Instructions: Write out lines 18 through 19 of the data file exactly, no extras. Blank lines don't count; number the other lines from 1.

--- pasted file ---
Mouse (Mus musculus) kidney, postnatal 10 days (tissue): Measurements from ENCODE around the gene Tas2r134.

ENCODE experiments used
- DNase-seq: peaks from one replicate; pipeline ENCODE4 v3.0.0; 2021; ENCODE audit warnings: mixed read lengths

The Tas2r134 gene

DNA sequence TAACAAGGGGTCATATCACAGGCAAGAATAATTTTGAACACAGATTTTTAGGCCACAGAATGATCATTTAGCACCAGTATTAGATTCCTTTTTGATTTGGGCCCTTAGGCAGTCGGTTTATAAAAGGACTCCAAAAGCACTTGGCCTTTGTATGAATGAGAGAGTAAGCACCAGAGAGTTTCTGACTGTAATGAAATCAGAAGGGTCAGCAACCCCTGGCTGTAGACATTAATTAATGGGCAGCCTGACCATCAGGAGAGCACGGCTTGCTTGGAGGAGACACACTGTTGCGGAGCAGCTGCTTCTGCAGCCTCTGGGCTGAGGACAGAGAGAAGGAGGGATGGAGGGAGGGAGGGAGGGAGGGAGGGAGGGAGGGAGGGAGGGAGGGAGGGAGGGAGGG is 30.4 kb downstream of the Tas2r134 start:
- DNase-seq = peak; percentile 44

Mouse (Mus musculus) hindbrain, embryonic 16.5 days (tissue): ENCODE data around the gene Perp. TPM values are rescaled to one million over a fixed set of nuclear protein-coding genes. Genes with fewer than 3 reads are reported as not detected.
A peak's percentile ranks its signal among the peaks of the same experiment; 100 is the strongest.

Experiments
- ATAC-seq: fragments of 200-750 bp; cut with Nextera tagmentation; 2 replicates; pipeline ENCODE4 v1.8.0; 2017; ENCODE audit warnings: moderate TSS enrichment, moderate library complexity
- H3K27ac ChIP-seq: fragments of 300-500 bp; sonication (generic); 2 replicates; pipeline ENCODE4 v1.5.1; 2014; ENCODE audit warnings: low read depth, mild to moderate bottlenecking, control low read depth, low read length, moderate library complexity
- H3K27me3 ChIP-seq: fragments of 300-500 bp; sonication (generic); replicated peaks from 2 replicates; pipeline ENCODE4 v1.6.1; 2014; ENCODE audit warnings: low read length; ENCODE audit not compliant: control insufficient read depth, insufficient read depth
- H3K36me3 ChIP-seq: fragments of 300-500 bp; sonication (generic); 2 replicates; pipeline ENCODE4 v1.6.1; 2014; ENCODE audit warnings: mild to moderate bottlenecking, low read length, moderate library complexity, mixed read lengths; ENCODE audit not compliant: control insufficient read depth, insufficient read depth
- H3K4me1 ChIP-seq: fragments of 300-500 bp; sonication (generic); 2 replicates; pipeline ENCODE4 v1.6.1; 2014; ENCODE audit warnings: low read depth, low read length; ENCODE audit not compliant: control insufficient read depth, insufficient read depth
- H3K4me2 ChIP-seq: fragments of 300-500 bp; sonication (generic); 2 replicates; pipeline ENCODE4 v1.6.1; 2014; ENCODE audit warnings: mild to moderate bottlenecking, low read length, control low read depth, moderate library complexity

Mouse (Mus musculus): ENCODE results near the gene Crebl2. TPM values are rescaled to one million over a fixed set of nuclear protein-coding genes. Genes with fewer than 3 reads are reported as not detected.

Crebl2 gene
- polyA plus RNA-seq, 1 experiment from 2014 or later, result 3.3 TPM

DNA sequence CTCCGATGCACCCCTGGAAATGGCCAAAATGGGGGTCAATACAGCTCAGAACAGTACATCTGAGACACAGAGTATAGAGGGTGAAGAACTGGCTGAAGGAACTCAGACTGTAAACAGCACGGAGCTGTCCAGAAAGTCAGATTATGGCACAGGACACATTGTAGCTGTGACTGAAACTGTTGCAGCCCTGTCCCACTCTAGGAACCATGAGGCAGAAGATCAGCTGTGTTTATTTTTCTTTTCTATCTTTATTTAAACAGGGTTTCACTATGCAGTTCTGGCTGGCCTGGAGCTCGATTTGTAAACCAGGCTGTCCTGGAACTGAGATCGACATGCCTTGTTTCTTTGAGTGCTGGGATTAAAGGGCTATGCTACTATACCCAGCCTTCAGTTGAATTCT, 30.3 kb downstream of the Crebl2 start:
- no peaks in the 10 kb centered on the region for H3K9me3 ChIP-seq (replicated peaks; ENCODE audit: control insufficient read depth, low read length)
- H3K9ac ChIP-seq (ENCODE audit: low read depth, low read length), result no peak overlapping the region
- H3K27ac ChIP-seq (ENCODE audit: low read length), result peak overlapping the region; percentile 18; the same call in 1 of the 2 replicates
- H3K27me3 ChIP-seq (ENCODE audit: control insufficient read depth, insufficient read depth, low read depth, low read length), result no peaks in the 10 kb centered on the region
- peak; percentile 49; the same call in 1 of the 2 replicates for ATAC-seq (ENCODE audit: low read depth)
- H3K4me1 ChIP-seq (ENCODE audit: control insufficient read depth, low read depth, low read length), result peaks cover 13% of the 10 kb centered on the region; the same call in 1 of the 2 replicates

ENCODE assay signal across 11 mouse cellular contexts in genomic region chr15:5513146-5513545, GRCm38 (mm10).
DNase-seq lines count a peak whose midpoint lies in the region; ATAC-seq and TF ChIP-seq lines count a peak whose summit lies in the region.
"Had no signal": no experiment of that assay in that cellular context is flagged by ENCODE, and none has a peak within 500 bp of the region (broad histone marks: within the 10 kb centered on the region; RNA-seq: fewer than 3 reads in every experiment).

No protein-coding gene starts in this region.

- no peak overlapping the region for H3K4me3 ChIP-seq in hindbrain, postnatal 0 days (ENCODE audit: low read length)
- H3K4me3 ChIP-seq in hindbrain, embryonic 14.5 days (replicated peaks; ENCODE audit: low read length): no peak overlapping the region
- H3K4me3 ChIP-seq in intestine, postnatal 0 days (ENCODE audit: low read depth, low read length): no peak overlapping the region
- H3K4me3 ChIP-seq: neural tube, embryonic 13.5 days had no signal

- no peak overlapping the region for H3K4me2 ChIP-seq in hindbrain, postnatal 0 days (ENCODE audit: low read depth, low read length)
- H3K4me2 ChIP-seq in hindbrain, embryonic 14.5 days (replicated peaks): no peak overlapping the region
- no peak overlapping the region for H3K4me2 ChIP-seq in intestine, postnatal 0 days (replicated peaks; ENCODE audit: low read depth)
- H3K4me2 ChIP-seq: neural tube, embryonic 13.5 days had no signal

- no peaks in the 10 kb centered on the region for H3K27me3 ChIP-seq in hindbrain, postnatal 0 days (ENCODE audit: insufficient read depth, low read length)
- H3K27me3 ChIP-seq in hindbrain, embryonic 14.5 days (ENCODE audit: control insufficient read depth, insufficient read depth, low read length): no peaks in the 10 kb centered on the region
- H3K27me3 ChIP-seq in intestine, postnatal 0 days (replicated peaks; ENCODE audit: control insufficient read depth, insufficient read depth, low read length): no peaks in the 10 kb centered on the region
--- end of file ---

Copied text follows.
- polyA plus RNA-seq, 1 experiment from 2014 or later, result 3.3 TPM

DNA sequence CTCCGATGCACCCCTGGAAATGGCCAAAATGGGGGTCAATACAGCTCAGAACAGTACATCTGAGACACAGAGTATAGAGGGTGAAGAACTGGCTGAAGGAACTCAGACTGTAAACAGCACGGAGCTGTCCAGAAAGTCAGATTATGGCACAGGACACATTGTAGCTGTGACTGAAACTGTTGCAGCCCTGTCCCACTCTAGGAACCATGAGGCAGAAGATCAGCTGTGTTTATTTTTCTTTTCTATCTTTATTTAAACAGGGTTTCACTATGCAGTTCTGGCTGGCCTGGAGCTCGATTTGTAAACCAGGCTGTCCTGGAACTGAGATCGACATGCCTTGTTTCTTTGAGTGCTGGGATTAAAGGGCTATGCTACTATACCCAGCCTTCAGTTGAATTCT, 30.3 kb downstream of the Crebl2 start: